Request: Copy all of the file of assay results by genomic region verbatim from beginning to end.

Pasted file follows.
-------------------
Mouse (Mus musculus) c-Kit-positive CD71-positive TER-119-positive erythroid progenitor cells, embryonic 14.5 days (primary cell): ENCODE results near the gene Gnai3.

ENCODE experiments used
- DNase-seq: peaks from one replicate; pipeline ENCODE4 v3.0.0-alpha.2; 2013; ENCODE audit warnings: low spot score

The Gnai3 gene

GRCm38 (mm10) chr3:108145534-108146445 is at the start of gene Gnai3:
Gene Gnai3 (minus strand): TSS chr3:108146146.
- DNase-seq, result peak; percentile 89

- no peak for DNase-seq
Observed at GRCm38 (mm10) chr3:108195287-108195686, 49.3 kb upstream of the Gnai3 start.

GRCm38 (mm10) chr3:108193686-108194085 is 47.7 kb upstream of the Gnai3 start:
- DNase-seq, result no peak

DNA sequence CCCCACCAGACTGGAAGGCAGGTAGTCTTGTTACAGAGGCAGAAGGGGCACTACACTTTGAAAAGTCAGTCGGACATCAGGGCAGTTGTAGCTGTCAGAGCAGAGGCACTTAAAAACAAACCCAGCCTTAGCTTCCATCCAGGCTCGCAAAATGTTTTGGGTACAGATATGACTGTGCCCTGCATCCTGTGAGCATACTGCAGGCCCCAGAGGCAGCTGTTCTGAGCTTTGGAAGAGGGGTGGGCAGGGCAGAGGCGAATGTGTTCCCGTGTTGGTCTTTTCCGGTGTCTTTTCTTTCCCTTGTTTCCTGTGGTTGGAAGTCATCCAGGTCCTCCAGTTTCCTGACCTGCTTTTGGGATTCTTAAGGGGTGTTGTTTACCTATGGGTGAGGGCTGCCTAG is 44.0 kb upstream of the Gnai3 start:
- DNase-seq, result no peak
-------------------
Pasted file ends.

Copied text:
Mouse (Mus musculus) c-Kit-positive CD71-positive TER-119-positive erythroid progenitor cells, embryonic 14.5 days (primary cell): ENCODE results near the gene Gnai3.

ENCODE experiments used
- DNase-seq: peaks from one replicate; pipeline ENCODE4 v3.0.0-alpha.2; 2013; ENCODE audit warnings: low spot score

The Gnai3 gene

GRCm38 (mm10) chr3:108145534-108146445 is at the start of gene Gnai3:
Gene Gnai3 (minus strand): TSS chr3:108146146.
- DNase-seq, result peak; percentile 89

- no peak for DNase-seq
Observed at GRCm38 (mm10) chr3:108195287-108195686, 49.3 kb upstream of the Gnai3 start.

GRCm38 (mm10) chr3:108193686-108194085 is 47.7 kb upstream of the Gnai3 start:
- DNase-seq, result no peak

DNA sequence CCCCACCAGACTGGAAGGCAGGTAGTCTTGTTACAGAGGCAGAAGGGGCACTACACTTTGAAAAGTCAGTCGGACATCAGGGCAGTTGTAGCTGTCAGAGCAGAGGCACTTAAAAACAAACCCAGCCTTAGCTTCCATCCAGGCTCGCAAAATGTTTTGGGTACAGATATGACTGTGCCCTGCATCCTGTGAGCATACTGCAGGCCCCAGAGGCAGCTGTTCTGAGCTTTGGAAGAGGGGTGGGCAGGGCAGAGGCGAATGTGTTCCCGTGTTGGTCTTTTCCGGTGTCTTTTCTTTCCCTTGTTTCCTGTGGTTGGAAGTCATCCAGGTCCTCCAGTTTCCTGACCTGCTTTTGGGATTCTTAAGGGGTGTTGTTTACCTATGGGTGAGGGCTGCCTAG is 44.0 kb upstream of the Gnai3 start:
- DNase-seq, result no peak